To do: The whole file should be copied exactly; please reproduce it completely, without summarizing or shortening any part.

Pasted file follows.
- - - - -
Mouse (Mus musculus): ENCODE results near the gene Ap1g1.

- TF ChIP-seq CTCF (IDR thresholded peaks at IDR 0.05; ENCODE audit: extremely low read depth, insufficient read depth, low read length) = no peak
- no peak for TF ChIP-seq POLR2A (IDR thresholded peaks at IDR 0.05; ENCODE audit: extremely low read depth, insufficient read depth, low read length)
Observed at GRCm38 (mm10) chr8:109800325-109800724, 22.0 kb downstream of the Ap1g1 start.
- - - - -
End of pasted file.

Mouse (Mus musculus): ENCODE results near the gene Ap1g1.

- TF ChIP-seq CTCF (IDR thresholded peaks at IDR 0.05; ENCODE audit: extremely low read depth, insufficient read depth, low read length) = no peak
- no peak for TF ChIP-seq POLR2A (IDR thresholded peaks at IDR 0.05; ENCODE audit: extremely low read depth, insufficient read depth, low read length)
Observed at GRCm38 (mm10) chr8:109800325-109800724, 22.0 kb downstream of the Ap1g1 start.